Professor Newton’s Principles
Chris Quigg

Thinking About Physics. By Roger G. Newton. Princeton: Princeton University Press, 2000. 208 pp. $24.95, 15.95. ISBN 0-691-00920-1.

An ant making its daily rounds was nearly run over by a centipede that streaked across its path. Awestruck by the larger arthropod’s effortless grace and speedy motion on so many legs, the ant inquired, “Please tell me how you know when to move leg number 57 and when to move leg number 62.” The centipede’s face contorted in thought. Its mouth opened to speak, but no sound issued forth. Then its hundred legs began to convulse in chaotic motion; they became hopelessly entangled, and it fell in a confusion of twitching legs, never to walk again. Perhaps it is fear of the centipede’s fate that discourages physicists from thinking too much about what they do.

Indiana University’s eminent mathematical physicist Roger Newton harbors no such fears. On the contrary, he argues that time spent understanding “what lies behind the solutions to large problems tackled in the past” makes physicists better scientists—and better problem solvers. In Thinking About Physics, a fast-paced and challenging collection of essays, Newton appears as an opinionated yet approachable discussion leader. He exhorts the reader to “use my arguments as starting points for your own thinking.” From the meaning of a theory to the nature of quantum-mechanical reality, Newton cuts a wide swath and sprinkles his analysis with provocations that make it hard to be a passive reader. Throughout the book, I found myself wanting to engage him in conversation—to ask, “Just what do you mean by that?” or to protest, “I don’t see it quite that way.”

Though he is an ardent believer in the power of mathematics as an instrument of thought, Newton takes issue with Galileo’s contention that mathematics is the language of nature. “Nature,” he writes, “just is; it speaks no language and follows no plan; language and plans are human additions.” Mathematics is, however, “the only language capable of describing nature unambiguously.” Newton opens a compact treatment of symmetries in physics with a clear statement of the modern view that symmetries “express themselves not in the world as we directly experience it, but in the underlying laws and theories.” We seek, in other words, symmetries in the laws of nature and the equations that express them, not necessarily in the solutions.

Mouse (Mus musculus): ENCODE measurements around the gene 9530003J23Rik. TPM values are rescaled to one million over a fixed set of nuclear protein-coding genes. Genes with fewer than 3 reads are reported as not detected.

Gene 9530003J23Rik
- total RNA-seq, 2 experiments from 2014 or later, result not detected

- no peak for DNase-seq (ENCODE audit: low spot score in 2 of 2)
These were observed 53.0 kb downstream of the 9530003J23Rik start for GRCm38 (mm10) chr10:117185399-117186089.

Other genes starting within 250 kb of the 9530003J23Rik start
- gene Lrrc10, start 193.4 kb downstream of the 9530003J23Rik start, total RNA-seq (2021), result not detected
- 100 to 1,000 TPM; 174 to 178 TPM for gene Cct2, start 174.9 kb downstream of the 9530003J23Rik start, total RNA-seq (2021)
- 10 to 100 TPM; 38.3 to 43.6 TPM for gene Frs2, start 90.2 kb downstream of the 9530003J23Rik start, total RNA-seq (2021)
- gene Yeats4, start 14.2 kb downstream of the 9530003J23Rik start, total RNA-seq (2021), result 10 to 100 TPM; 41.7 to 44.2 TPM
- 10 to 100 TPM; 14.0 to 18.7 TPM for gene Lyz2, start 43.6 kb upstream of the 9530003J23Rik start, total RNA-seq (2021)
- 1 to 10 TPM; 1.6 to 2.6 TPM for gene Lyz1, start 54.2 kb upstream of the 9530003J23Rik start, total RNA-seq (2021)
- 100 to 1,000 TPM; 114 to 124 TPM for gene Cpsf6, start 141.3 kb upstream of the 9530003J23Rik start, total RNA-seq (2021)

Thoughtful discussions of the arrows of time and of the meaning of causality and probability in physical theory illuminate Newton’s insightful assessment of the conflicts between quantum theory and everyday experience. “Many of the quantum paradoxes,” he writes, “ … have a linguistic nature, stemming from the use of the concepts of particles and waves, to which our everyday intuition and language seem to drive us, but the connotations of which, originating from the macroworld, are simply inappropriate to the microworld.” He also provides a clear-headed analysis of recent experiments that rule in favor of the probabilistic predictions of quantum mechanics.

Newton argues forcefully that “at the most basic level, nature is best described in terms of the quantum field.” He disagrees with those who think in terms of particles and Feynman diagrams, in part because the cartoon picture of particles interacting through the exchange of a few quanta may in some situations be uneconomical, incomplete, or even misleading. I am not sure that I recognize the battle lines here. Many of us slide effortlessly between particles and fields, according to the situation, without claiming that the dialect we choose more often is necessarily the more fundamental. A question of greater interest to me is where the essential information lies. I was disappointed that Newton chose not to explain the special nature of gauge invariance and the crucial role of the nonintegrable phase—not the potentials or the field strengths—in the gauge theories that govern the fundamental interactions.

The range of topics and allusions make Thinking About Physics a difficult book for an advanced undergraduate to read without encouragement and supervision. Teachers of undergraduates, aided by the useful index, will find many small nuggets of insight with which to enrich their problem-solving lectures. It would be very interesting to organize a graduate seminar around the book for students completing their course work. Practicing physicists will find the book a perceptive colleague’s scan on the foundations of the way we work. They may also catch themselves talking back to Professor Newton—which just might be his aim.

Published in Science 288, 447 (2000).